“Feste is an observer. He translucents individuals. Though he’s a type of entertainer, who will only carry out for cash, what he picks to sing to individuals is intentionally pertinent.
People discover the fact really difficult to handle: ‘… Peace, you rogue … here comes my lady’. This story shows individuals preventing the reality at every level; Feste’s insight” Ben Kingsley on Feste: Twelfth Night by Trevor Nunn
Fool. Clown. Words persistently linked to someone who isn’t taken seriously. This holds true with Feste. For example, ‘fool’ in King Lear was constantly being threatened with hangings and poundings, but this was only as he was a ‘amusing fool’. Again, with Feste in Twelfth Night, who also is threatened with hangings, due to his absence. Feste does not fear this risk, and in fact makes a joke of it; mocking Maria and utilizing a sexual pun at the exact same time, e.g. ‘numerous a good hanging prevents a bad marital relationship’ This confidence originates from the reality that it wasn’t their task to merely supply amusement, but to also make vital remarks and offer recommendations, as Olivia asks him: ‘What’s an inebriated guy like, trick?’ and since he is an ‘allowed fool’ he had the ability to say what he believes, without fear of punishment: ‘there’s no slander in a permitted fool’.
Feste and Olivia have the most personal relationship, as Feste knew her father. Olivia uses Feste as a friend, advisor and joker. She states ‘Take the fool away … y’ are a dry fool’, signalling she has no usage for him as he cant entertain her, but accepts him when he is amusing, ‘… doth he not mend?’
She looks for ‘What’s a drunken man like fool?’ and when responded to, she instantly acts on it: ‘Go thou and seek …’
Feste is connected just to Olivia’s home. The audience are told ‘Lady Olivia’s dad took much delight in him’ and after a long journey, it is her family that he retreats to, and her reference to his ‘tricking aging’ provides the impression of him being around for a long time-a time for which they have been friends.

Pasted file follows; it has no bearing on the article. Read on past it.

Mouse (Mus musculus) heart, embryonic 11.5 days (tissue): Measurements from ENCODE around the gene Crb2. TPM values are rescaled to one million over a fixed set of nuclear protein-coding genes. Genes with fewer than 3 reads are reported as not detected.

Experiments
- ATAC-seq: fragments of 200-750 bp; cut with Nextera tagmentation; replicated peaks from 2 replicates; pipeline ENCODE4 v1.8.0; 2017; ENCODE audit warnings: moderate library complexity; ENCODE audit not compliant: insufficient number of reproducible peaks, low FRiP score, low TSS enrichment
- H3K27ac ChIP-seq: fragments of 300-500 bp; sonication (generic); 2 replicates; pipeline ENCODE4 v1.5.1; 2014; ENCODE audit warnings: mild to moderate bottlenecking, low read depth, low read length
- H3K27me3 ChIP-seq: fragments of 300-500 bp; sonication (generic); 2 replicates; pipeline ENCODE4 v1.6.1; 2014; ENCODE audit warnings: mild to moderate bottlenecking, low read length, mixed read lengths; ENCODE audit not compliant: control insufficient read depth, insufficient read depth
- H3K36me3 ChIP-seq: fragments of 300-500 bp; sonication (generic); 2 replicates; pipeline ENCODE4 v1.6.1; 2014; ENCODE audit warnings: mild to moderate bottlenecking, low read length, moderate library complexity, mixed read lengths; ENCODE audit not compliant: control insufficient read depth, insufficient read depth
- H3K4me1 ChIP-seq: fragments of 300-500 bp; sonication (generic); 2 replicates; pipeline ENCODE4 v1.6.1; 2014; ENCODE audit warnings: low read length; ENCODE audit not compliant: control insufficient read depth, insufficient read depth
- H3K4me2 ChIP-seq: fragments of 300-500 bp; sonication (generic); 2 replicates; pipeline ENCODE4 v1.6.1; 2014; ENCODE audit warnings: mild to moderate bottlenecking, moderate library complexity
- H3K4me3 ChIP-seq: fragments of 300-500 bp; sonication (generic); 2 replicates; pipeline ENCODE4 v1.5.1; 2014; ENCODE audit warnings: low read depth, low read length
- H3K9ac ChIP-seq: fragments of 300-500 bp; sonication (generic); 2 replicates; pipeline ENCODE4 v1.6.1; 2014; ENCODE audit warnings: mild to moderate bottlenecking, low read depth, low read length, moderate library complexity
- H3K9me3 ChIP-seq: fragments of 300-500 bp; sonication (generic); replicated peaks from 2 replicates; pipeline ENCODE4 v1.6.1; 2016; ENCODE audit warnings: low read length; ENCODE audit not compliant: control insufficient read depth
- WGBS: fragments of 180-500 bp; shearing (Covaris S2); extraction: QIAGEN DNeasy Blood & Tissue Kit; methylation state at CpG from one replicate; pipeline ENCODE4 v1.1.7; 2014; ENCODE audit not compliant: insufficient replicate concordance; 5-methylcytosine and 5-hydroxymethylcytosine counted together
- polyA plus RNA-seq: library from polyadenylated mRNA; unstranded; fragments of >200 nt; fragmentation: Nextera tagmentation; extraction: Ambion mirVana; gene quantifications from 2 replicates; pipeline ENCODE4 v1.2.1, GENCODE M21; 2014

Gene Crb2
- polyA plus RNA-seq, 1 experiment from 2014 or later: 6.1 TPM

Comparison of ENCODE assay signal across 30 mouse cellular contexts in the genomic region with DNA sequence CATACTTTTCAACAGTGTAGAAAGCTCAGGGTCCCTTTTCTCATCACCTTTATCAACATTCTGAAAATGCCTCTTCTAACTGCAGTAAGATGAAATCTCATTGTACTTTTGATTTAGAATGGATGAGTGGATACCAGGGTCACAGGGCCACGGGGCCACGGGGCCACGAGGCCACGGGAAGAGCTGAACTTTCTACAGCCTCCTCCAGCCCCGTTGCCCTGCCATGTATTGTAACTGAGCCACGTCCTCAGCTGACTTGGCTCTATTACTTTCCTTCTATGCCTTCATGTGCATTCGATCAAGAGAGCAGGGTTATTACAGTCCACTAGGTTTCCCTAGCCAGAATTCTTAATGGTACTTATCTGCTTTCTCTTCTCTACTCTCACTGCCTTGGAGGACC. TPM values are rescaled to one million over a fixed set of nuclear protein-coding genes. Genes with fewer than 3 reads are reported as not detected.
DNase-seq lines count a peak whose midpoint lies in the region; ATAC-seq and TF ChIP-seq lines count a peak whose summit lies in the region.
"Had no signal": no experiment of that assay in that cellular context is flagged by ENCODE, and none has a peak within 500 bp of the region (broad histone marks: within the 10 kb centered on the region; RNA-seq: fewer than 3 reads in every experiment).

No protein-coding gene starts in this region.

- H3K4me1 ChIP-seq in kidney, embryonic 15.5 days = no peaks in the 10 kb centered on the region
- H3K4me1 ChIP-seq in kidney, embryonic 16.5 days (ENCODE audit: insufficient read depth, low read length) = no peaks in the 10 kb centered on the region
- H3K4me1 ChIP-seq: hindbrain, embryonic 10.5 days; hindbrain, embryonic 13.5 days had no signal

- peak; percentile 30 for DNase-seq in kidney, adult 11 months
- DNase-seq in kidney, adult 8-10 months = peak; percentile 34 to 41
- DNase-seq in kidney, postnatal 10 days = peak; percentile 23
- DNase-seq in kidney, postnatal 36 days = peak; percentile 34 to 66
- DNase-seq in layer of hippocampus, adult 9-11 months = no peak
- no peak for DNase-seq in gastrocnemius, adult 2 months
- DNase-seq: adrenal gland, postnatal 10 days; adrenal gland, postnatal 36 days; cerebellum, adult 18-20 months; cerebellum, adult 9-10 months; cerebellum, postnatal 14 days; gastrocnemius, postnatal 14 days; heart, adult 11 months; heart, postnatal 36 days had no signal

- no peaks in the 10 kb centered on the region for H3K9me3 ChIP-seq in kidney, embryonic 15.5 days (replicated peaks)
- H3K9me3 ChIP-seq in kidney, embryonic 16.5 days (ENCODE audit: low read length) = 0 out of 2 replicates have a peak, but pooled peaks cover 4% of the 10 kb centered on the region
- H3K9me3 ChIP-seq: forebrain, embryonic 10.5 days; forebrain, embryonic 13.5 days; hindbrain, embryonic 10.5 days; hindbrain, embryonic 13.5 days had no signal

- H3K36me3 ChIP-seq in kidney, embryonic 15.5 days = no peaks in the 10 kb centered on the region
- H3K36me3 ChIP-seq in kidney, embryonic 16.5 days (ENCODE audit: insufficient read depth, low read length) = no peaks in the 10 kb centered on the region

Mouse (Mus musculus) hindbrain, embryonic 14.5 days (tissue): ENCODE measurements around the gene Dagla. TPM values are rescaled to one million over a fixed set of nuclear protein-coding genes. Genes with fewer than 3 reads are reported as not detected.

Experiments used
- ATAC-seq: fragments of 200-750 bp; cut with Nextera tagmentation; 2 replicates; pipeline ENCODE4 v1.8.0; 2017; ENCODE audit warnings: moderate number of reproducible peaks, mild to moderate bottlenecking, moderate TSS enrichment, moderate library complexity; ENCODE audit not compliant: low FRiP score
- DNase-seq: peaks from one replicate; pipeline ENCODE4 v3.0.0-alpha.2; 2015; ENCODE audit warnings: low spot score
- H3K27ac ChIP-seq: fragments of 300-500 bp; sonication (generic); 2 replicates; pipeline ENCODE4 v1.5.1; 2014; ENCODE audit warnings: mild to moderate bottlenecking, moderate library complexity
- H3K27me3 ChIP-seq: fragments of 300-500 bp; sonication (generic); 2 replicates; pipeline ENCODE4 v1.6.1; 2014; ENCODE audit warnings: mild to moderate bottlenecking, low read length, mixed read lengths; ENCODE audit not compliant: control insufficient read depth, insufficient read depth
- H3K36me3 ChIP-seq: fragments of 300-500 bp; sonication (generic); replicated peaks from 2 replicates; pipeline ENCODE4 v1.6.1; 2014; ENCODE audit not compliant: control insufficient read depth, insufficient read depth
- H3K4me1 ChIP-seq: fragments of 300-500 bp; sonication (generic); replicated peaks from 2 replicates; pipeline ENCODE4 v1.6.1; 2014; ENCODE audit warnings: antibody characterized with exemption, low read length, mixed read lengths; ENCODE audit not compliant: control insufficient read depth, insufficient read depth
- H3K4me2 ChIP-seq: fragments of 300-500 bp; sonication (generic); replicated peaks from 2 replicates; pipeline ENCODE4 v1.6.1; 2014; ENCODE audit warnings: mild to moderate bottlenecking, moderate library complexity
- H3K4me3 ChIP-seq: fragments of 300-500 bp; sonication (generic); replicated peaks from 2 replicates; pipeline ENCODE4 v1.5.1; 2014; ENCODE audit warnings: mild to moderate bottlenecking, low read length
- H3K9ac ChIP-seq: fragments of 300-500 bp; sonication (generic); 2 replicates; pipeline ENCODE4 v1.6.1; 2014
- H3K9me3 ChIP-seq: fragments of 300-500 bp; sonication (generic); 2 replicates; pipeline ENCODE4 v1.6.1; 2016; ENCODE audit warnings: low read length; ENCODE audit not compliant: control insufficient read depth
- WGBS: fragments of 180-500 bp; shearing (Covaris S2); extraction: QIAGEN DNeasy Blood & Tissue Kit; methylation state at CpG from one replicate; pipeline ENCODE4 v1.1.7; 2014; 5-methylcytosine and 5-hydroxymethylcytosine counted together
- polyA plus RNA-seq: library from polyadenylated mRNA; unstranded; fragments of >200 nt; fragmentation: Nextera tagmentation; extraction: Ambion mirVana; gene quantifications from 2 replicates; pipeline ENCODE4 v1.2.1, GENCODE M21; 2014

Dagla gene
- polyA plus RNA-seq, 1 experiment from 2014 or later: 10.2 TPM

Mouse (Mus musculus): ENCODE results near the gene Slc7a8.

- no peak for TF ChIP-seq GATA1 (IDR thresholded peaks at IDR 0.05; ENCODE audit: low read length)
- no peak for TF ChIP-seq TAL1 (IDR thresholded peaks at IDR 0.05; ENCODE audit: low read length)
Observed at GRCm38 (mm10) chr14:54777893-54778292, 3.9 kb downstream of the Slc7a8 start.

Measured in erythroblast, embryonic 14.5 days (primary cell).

Read this– Puns in the Value
However he likewise has the capability to distance himself from everybody, such as ‘living by the tabor’: unsociable, and the way he speaks; ‘I go …’ ‘I will’, ‘I can yield’- he doesn’t require assistance. Furthermore, he is continuously mocking people with puns and soliloquy-playing the part of the fool-but his interaction is once again limited by the method he is always leaving scenes- 1: v, 3: i and 2: iv.
As well as being comic, Feste is probably the most observant character in the play. He talks about people in ways other characters over look, whether be their appearance or their ‘mind’. For instance, in Act ii: iv, he point blank tells Orsino what he thinks of him, stating his ‘mind is really opal’ and ‘the tailor make thy doublet of changeable taffeta’ (a silk which alters colour). The joke here is Feste informing Orsino that he is extremely unpredictable and has a very changeable state of mind, so adjustable that he ought to have matching clothing. These state of mind changes echoes lines, ‘Enough; no more …’ where Orsino sings to us of his love sickness.
Feste goes on to say that he is so changeable that he would sail all over the world to justify purposeless busyness and guts. Feste hardly knows Orsino, who in turn scarcely knows Feste, however for Feste to cast this view reveals his perceptiveness. This view is so precise, that it leads Orsino to make Cesario go to Olivia’s and inform her that his love is ‘more noble than the world’.
Furthermore, he suspiciously notices Viola, and is the just one to start presuming her, ‘send thee a beard’ he states, hinting that he knows of her ‘such camouflage’. Feste’s understanding was reinforced in Trevor Nunn’s production of Twelfth Night, where- at the end of the play- Feste offers Viola a locket, A necklace she deserted in Act 1: ii -on the seacoast, revealing he has constantly known of Viola’s circumstance and was constantly playing along, once again revealing his nature.